Keeping a future ideas log

Sometimes in business and writing, you’re stuck. You know you need to be doing something, creating something new or something different. You need a project, damn it!

I usually don’t have that problem. I usually have way more ideas at one time than I can realistically work on. This is the best of problems to have, like having too much coffee.

It can also blow. You’ll run into the same situation I often find myself in. You can’t work on everything, or you won’t get anything done. You can’t let progress slow to a crawl on the project you’re working on right now to give into the excitement of a new project. Worse, you can’t give up on your current project because you think that this new idea is better. Spoiler, it’s probably not. It’s just that when you’re in the middle of a project when the excitement of the new thing is gone and the end game is a long way off, anything you work on seems crappy. Everything new seems so much better.

When I come up with a new idea, here’s what I do. I write down all of the details I have at the time. Anything that has already occurred to me in the midst of that first spark. I write it all down and keep it in an Evernote document. (I don’t use my bullet journal for this because I might very well move onto another one before I get to this idea. I don’t want to carry it over.) This gives me immediate satisfaction because it’s an action towards this new project. It also captures that excitement, I hope, and stores it until I’m ready.

I compare it to a trick I’ve learned from curbing compulsive shopping. For me, it comes from a feeling of lack. I feel like I don’t have money, I can’t have this thing I want. My stubborn streak comes out. But if I say, “I can have this, if I really want it,” then I usually don’t. If I say, “I’m not giving up on this new project, I’ll get to it when I’m done with this one,” I’m happy. I might even put a mark on my planner, three or four days after the deadline for the current project. This is enough to keep my inner child happy.

Having that new, shiny project looming is also an incentive to work on those projects might give you a push during the tough times of your current project. As we already discussed, and as you’ve probably experienced, every project is harder to work on after it’s cooled. When you need a little extra push, knowing that you have a next big idea can give you a little extra push. Hopefully, it’s not enough of a push for you to rush your current project and do a crappy job on it. Just enough of a push to get back to work.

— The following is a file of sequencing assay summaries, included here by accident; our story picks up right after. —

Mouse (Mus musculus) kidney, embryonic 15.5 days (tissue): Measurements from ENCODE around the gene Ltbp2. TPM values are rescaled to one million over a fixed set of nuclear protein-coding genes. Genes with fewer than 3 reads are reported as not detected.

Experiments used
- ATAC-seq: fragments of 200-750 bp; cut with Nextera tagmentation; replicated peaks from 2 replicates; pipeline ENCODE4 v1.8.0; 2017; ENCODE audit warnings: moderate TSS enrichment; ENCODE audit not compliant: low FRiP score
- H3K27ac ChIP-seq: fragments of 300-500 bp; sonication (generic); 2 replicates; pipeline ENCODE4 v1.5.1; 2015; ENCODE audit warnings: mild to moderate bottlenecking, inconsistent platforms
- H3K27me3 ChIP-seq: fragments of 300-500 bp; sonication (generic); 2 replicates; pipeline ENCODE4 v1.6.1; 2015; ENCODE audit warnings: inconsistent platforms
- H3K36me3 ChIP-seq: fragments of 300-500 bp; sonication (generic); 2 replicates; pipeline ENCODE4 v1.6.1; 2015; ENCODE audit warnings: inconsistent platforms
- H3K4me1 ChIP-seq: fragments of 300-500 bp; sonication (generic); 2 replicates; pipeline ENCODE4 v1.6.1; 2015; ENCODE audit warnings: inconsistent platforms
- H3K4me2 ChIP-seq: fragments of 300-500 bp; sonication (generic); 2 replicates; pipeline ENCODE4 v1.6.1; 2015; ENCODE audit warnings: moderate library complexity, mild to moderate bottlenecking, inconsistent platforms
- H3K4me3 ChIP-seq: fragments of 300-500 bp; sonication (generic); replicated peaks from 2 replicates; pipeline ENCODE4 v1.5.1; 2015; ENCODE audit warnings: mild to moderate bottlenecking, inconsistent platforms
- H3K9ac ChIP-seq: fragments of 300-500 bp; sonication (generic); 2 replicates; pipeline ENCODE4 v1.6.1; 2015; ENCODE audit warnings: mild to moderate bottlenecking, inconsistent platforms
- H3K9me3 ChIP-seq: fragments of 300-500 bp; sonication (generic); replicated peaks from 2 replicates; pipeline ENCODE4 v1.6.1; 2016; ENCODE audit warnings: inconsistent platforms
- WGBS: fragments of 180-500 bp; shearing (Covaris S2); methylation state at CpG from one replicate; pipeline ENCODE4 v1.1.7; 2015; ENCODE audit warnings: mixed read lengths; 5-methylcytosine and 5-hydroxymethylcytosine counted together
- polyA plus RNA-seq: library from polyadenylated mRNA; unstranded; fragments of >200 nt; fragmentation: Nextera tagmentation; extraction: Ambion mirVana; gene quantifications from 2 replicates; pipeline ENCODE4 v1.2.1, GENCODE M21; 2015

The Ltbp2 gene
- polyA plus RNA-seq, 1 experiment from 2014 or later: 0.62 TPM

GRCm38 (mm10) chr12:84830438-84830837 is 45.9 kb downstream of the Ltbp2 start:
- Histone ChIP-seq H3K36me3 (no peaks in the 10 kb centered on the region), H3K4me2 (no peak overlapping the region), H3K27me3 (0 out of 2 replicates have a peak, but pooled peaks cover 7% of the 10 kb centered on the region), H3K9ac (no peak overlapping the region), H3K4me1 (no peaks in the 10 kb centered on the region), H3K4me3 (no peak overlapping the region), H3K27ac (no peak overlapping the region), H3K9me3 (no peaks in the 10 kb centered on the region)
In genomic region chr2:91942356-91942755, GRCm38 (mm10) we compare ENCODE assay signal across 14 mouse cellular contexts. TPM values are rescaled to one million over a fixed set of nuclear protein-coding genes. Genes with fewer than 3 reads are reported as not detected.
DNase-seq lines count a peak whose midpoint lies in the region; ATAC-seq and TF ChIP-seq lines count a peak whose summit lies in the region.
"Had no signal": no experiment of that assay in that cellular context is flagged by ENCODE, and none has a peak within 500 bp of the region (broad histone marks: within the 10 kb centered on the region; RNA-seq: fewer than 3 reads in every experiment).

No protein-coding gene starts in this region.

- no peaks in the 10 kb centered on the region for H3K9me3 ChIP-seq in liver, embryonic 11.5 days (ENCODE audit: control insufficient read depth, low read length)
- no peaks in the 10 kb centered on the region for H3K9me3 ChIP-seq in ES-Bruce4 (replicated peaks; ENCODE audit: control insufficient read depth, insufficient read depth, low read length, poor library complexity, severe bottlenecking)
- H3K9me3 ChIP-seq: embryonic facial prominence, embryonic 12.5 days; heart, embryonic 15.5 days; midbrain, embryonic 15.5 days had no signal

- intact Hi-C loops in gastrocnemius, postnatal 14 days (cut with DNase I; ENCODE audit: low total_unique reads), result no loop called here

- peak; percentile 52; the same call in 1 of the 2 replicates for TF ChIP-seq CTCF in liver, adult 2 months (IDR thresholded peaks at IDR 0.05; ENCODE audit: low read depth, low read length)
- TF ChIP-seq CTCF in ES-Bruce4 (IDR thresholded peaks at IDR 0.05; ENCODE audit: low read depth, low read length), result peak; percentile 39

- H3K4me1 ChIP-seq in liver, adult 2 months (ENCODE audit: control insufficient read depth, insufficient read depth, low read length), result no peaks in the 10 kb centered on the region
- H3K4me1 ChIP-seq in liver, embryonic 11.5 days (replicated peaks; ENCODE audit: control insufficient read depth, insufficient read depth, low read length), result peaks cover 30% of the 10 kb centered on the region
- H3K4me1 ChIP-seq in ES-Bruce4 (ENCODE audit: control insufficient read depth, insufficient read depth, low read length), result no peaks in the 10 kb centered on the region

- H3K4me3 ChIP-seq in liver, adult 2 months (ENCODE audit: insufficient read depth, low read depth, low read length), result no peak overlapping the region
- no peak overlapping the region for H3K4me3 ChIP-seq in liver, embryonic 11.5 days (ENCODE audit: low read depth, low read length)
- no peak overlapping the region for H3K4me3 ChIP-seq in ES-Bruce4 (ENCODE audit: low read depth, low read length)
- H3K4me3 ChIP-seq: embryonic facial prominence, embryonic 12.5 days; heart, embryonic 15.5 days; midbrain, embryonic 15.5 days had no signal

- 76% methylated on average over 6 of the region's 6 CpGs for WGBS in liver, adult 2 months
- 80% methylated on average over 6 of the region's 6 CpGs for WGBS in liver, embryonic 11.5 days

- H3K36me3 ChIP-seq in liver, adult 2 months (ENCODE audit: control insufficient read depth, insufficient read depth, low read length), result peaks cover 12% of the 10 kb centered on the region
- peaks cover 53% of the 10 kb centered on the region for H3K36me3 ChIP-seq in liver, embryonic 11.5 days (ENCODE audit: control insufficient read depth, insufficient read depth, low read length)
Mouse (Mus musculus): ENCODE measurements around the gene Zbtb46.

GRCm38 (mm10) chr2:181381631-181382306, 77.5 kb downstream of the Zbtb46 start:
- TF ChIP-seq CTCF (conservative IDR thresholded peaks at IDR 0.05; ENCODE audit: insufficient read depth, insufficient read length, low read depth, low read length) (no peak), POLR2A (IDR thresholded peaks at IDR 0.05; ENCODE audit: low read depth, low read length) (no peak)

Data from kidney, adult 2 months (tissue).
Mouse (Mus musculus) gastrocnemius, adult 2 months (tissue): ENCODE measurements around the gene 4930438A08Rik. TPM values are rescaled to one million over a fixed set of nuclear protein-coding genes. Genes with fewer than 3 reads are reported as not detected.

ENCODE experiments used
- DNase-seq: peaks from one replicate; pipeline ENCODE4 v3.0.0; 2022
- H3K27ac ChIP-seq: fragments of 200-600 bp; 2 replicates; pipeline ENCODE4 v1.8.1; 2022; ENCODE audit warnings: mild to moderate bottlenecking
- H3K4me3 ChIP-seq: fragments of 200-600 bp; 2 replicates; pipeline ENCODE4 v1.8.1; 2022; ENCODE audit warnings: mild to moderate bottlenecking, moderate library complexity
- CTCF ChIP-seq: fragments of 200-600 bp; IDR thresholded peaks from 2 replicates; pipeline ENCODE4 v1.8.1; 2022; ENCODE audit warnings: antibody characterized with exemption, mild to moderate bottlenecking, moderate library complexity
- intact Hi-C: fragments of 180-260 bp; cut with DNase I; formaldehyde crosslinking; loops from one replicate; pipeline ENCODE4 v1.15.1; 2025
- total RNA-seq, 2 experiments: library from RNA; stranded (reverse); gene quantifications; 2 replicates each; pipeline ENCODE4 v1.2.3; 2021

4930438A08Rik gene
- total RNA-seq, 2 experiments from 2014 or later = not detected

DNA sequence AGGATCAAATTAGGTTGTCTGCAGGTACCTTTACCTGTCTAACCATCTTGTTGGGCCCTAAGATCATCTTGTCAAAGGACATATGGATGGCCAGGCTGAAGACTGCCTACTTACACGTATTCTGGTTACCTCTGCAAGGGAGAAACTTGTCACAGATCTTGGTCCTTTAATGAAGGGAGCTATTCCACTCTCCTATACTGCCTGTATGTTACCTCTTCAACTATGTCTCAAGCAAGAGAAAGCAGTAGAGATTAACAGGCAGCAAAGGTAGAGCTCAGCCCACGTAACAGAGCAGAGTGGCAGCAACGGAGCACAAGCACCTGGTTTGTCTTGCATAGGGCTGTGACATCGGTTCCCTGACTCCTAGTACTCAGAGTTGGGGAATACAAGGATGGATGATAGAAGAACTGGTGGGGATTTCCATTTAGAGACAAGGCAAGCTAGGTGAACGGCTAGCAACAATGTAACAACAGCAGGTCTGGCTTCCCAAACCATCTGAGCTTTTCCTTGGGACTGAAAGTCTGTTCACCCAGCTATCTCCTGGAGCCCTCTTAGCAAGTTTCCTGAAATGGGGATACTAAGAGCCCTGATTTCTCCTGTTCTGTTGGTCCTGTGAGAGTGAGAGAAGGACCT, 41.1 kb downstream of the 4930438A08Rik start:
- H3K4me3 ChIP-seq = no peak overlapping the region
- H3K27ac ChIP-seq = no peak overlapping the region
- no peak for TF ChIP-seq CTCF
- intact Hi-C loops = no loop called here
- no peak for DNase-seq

Finally, I’m afraid I have some bad news. Not all of your ideas are the best. Not all of my ideas are the best. No one comes up with nothing but stellar ideas. But in the heat of a new idea, everything seems awesome! Everything’s not. Sometimes distance will help you figure out if this one’s good or not. There’s a good chance that when you go to your future ideas log, you’re going to realize that your brilliant idea is shit. In giving yourself some time, you might save yourself some time by avoiding devoting time to a bad idea.

Here are your actionable items for the week. Open a document on whatever you like to keep notes in. I like Evernote, but that’s up to you. Title your document Future Idea Log. Now, promise yourself that you won’t finish the project you’re working on right now. If a new idea comes to you, give it some headspace. Give it space on this document. Then get back to work.

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